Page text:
Donna and I have been without a washer and dryer in the house almost eight months, now.
We left our washer and dryer in our old house in Augusta, figuring we'd buy new appliances when we got a home of our own.
But we're still renting and we're still waiting. And while we're waiting, the clothes pile up. I'm reusing towels. Shirts and pants are getting a second wearing, too.
I draw the line at reusing sweaty workout or yardwork clothes, though, and underwear is never better the second day.
I'd like to think that we're saving money and water, and that it's better for the environment not to be doing a daily load of wash.
But then we've bought more clothes than we would have in the past few months, because sometimes we just wanted something clean to wear without having to go to the Laundromat.
It's like being back in college. We tote hampers filled with clothes when we visit our old house and our son in Augusta or my mom in Thomasville.
Barring that, we've become regulars at the local laundry on Emory Street.
We've met some nice folks there. We talked raising kids with a lady from Porterdale and how well water can cause you problems with clothes discoloration if there's been too much rain with a woman from out in the county.
The laundry is clean, well-lighted and perfectly serviceable. The only problem is that when some of the larger washers go into the spin cycle, you don't want to be sitting down or the vibration will bounce you from the seat.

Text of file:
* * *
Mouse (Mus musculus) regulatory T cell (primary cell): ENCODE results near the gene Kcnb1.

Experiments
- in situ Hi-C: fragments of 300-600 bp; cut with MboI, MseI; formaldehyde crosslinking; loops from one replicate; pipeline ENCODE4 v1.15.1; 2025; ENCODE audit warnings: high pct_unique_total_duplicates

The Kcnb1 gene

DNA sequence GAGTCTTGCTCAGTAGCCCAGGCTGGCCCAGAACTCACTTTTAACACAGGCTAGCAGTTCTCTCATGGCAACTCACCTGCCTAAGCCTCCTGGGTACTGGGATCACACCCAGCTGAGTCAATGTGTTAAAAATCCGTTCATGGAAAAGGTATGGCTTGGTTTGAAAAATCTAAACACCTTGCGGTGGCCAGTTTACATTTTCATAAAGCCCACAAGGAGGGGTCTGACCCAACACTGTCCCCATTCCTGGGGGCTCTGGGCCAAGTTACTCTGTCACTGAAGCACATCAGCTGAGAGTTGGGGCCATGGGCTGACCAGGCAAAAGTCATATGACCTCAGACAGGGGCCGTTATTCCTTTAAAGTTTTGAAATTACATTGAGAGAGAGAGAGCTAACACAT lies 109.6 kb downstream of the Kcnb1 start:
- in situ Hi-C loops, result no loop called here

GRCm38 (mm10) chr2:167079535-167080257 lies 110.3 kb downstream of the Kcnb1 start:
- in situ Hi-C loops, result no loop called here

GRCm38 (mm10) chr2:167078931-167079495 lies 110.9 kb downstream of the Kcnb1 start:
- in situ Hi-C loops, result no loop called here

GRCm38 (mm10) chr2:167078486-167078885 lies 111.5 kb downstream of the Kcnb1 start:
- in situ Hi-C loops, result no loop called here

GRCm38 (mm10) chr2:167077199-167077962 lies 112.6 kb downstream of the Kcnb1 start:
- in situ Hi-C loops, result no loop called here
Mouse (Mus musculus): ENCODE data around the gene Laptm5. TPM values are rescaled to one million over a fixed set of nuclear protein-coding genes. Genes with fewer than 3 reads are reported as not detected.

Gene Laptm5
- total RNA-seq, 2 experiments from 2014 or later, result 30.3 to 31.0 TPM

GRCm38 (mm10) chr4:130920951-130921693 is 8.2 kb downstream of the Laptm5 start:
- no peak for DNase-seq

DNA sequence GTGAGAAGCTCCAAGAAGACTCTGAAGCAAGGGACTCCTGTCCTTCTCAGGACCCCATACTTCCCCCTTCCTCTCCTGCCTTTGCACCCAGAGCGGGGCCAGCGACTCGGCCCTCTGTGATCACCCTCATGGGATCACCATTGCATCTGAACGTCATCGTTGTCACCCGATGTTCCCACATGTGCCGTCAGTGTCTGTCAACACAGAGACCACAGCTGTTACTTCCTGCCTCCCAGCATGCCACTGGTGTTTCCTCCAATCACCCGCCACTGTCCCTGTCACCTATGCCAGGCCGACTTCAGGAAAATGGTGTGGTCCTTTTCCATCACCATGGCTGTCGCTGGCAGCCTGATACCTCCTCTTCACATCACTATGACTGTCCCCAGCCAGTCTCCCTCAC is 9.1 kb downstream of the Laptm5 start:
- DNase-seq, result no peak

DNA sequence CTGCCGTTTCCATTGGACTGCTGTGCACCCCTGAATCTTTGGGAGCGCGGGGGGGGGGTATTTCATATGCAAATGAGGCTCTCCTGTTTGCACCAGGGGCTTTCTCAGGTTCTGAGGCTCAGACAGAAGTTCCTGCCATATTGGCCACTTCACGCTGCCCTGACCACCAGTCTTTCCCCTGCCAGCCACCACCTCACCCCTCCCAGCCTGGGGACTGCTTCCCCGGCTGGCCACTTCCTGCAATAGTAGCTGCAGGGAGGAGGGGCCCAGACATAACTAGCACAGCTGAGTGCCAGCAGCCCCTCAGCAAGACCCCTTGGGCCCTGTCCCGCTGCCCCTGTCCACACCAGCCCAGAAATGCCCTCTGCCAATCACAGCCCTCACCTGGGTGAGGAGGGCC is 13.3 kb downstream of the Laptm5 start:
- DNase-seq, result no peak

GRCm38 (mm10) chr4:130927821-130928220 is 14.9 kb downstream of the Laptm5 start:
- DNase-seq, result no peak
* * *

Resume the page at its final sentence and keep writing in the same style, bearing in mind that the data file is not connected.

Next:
While the folks are nice, we're getting tired of the routine.
For one thing, it's expensive. A load of wash will cost you about $5 to wash and dry now, about 10 times what we paid in college. We'd also stuff the washer to waaay above the agitator in college, but now we sort clothes and keep it down to the proper size so the clothes will actually get clean.
Also, it's not nearly as much fun doing wash at the Laundromat when you're middle aged than it is when you're in your 20s, especially in a college town.
Back in college in Athens, the laundry was next to a bar, Papa Joe's, a throw-your-peanut hulls-on-the-floor dive at the top of the hill on Baxter Street. You'd put a load on and pass the time at Papa Joe's.
There was symmetry there: Soap suds and beer suds.
When the wash cycle was over, you'd put the clothes in the dryer and head back to Papa Joe's for another round, and to finish your peanuts.
Usually, it was a quiet place to pass the time while the clothes were washing, but sometimes Papa Joe's would attract some obnoxious underclassmen from the high-rise dorms.
When that happened, we would extract our revenge by leaving them with a special little song on the jukebox's eclectic song list, an obnoxious rendition of the Glenn Miller Orchestra's signature song, "In the Mood," as performed by clucking chickens (The Henhouse Five Plus Too, AKA Ray Stevens).
Groans would ensue. Fists would have flown if we hadn't "flown the coop."
It was a good thing that the juke box was by the bar door.
Tharon Giddens is editor of The Covington News. Reach him at (678) 750-5011 or at email@example.com.